- Number of characters: 128
- type: abugida
- Languages: bengali
- Countries: India, Bangladesh, Butane
Bengali is a Unicode block containing characters for the Bengali, Assamese, Bishnupriya Manipuri, Daphla, Garo, Hallam, Khasi, Mizo, Munda, Naga, Rian, and Santali languages. In its original incarnation, the code points U+0981..U+09CD were a direct copy of the Bengali characters A1-ED from the 1988 ISCII standard, as well as several Assamese ISCII characters in the U+09F0 column. The Devanagari, Gurmukhi, Gujarati, Oriya, Tamil, Telugu, Kannada, and Malayalam blocks were similarly all based on ISCII encodings.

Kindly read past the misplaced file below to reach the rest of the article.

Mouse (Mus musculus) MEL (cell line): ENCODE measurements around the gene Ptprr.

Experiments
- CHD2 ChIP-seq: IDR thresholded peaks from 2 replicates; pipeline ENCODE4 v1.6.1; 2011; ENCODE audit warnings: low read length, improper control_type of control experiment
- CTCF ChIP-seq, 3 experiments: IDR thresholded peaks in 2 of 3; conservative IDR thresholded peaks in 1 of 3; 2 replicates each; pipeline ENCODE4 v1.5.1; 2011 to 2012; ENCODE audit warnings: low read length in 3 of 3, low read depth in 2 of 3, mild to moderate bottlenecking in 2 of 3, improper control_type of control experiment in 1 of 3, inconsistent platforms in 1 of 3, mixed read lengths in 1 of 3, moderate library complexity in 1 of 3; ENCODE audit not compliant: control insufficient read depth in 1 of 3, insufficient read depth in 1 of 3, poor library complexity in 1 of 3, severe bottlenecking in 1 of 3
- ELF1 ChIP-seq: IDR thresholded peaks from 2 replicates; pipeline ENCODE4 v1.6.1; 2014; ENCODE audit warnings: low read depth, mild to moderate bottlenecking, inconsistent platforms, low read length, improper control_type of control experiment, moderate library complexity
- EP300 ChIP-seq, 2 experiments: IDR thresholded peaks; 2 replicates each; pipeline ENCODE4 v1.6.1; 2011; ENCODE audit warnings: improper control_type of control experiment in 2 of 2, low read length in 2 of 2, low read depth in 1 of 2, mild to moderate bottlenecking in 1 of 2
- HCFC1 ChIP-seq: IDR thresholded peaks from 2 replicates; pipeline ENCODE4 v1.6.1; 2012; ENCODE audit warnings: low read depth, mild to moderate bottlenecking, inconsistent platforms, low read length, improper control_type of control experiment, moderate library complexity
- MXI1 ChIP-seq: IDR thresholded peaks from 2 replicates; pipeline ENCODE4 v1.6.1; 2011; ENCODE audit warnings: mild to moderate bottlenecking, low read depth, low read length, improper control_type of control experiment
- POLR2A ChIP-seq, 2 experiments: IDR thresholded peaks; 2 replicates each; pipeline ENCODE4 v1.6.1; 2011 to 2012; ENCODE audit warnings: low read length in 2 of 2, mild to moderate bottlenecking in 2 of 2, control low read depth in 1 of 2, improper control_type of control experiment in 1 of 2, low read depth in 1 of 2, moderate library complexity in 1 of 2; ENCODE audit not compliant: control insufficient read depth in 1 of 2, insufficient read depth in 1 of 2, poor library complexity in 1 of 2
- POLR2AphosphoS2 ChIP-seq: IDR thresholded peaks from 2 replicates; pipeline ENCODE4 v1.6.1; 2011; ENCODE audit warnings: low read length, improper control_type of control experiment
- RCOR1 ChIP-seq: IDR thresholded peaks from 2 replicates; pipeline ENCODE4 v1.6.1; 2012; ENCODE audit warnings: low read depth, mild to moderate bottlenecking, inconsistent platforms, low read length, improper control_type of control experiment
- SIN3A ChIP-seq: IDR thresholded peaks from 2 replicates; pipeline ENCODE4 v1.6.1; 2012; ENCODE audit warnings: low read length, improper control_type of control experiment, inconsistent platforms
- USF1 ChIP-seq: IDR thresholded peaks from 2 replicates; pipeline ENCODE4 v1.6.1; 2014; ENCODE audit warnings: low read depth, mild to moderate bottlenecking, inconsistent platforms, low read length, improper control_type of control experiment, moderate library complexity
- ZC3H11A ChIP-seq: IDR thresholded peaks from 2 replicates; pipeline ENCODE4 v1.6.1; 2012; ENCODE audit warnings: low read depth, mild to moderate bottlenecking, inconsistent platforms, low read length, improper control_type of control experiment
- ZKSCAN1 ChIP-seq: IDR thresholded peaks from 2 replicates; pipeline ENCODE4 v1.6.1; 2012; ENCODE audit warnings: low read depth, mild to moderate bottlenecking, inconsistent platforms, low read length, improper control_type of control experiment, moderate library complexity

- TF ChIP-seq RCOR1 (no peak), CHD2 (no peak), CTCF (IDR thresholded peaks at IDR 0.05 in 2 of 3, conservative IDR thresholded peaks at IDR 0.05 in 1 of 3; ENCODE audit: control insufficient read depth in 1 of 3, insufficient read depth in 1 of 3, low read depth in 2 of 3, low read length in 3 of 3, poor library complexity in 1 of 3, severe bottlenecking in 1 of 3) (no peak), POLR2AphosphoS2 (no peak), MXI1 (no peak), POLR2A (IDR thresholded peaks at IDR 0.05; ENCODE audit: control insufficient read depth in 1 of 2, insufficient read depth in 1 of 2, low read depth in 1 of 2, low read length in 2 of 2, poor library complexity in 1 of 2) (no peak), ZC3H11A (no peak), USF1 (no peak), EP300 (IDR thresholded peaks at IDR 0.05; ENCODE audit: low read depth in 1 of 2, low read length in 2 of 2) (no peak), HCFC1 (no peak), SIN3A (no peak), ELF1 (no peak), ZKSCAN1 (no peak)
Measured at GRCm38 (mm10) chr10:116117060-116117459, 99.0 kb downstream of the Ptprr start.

The Bengali alphabet or Bangla alphabet is the writing system for the Bengali language and is the 6th most widely used writing system in the world. The script is shared by Assamese with minor variations, and is the basis for the other writing systems like Meithei and Bishnupriya Manipuri. Historically, the script has also been used to write the Sanskrit language in the region of Bengal. From a classificatory point of view, the Bengali script is an abugida, i.e. its vowel graphemes are mainly realized not as independent letters, but as diacritics attached to its consonant letters. It is written from left to right and lacks distinct letter cases. It is recognizable, as other Brahmic scripts, by a distinctive horizontal line running along the tops of the letters that links them together which is known as matra. The Bengali script is however less blocky and presents a more sinuous shape.
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